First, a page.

We are not faced with bandits and bloodshed, but we are faced with dishonesty and manipulation by those in pursuit of power, whether it is personal power or political power.  We are faced with communities that fall under the spell of the “bandits” of manipulation, of those who promise “greatness” or “righteousness” for those who will follow blindly.  And for a while, there will always be those who do follow, and the collective weight of those mesmerized by the false promises is a weight that crushes and robs as surely as any bandit.  Sometimes these bandits wear the mask of the politician, sometimes of the religious leader, sometimes of the commercial dazzler, sometimes it’s just the narcissistic individual manipulating their way through life, yet they can always be known by their greed, power-lust, and lack of true empathy and compassion.  Though they will make empty declarations of caring for those they exploit, their only caring is for themselves.

Our story tells us to have the courage, to have the voice that stands up to selfishness, cruelty and injustice, that though we may seem to stand alone at first, the voice of justice and compassion will always find its way to the hearts of those who need to hear it.  It will be discovered that ordinary people who stand in truth, compassion and courage can be a beacon for all humanity of the vision of what can be.  Over and over in the evolution of human society, the bandits threaten to rob the people of their peace, dignity and security.  Yet, while the bandits may run free for a time enjoying impunity for their crimes, human history is not on the side of the oppressor, rather, it is on the side of the liberator.  We must be willing to lose everything without blinking an eye so as to preserve the integrity of our souls and keep the arc of the moral Universe bending toward justice. 

In the Buddhist tradition, this is known as the Path of the Bodhisattva – an enlightened person who could stand to the side, serene in their personal capacity for peace and perspective while the world unfolds in all its good and bad, justice and injustice, kindness and cruelty. Yet the enlightened know there cannot be true personal peace while there are still those who suffer.  We are at times called to come out of our personal safety and peace, by circumstances and by history, to be the ones who will not stand by while the cruel do harm to the innocent, nor blink an eye in the face of threats, or even the actuality of harm.  And do not be put off by the concept of “enlightened,” for enlightenment is not some exalted status.  Rather, Zen makes it clear, enlightenment is any ordinary person in any moment when self-centeredness dissolves into the expression and need of the moment.  As is sometimes noted, it is “nothing special,” even though it looks to be so  – it is just what is true and is needed, and it is what is represented by our humble little monk.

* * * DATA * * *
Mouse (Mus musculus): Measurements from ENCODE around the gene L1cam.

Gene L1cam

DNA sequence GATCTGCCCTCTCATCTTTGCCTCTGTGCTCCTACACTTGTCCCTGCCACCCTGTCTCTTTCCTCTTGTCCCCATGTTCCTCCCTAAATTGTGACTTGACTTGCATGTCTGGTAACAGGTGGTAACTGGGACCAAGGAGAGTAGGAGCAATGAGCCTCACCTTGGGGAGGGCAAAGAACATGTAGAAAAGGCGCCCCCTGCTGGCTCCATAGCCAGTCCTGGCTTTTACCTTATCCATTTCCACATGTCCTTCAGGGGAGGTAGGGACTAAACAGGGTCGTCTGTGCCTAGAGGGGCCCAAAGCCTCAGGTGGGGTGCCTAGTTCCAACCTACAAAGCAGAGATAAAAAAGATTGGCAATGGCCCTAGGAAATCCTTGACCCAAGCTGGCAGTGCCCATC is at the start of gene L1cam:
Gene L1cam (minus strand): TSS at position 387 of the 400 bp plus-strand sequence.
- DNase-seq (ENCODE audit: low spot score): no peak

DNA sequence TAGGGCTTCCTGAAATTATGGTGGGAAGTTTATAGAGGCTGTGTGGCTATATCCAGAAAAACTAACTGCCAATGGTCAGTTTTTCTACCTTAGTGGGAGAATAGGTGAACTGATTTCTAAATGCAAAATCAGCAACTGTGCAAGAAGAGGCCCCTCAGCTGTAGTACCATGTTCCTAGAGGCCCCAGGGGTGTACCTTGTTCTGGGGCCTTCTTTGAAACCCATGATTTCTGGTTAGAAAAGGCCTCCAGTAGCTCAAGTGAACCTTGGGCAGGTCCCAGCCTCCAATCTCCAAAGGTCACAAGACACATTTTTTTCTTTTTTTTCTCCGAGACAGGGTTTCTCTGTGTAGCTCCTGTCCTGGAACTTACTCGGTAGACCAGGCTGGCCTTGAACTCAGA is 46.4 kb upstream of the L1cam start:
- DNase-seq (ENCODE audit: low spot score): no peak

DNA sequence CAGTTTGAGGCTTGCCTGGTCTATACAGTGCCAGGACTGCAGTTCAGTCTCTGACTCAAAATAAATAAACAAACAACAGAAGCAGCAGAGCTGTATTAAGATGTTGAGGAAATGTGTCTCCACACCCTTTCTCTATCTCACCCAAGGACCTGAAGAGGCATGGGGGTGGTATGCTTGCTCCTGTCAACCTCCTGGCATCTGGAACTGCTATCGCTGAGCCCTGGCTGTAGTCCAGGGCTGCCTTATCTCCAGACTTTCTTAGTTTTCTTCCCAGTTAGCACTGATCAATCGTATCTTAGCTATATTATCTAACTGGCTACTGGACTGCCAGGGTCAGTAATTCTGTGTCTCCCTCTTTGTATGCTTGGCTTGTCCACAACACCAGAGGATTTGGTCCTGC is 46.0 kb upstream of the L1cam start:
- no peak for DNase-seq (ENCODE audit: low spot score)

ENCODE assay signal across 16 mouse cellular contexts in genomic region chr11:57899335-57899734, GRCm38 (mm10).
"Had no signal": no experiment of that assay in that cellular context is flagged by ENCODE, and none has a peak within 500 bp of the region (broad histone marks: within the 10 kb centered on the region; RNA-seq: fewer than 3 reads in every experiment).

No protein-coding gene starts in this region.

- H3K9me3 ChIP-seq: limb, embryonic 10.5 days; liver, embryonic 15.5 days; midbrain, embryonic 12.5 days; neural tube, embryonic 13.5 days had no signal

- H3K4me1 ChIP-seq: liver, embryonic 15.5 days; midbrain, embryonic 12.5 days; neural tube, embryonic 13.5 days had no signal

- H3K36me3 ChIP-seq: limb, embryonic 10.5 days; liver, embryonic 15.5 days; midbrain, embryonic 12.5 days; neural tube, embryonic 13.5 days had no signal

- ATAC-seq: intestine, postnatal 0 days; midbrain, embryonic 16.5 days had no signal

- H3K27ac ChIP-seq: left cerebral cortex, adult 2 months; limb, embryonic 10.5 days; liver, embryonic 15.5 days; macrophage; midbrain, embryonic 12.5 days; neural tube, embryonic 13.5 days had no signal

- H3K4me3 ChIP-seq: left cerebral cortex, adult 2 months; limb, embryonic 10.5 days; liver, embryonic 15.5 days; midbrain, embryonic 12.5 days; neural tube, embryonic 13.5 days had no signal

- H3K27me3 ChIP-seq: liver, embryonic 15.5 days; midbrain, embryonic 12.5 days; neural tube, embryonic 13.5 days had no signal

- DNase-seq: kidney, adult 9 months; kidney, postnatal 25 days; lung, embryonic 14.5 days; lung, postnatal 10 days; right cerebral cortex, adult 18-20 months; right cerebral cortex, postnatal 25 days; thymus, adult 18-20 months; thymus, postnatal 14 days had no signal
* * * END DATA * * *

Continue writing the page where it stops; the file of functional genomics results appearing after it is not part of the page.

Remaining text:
There are times when we are called to have faith that if we serve as instruments of the moment, of compassion in action, whether we personally get to see the results or not, the arc of history will bend, and humanity will increasingly cease to quake and run when confronted with the banditry of those who only serve themselves.  The spirit of the little monk is in us all, for it is our true nature.  And when this spirit and nature stand for, as, and in compassionate courage, the people will lose their fear and will stand with the “monk.”  And in such moments, even the “bandits” can be transformed.

Bill Walz has taught meditation and mindfulness in university and public forums, and is a private-practice meditation teacher and guide for individuals in mindfulness, personal growth and consciousness. He holds a weekly meditation class, Mondays, 7pm, at the Friends Meeting House, 227 Edgewood. By donation. Information on classes, talks, personal growth and healing instruction, or phone consultations at (828) 258-3241, e-mail at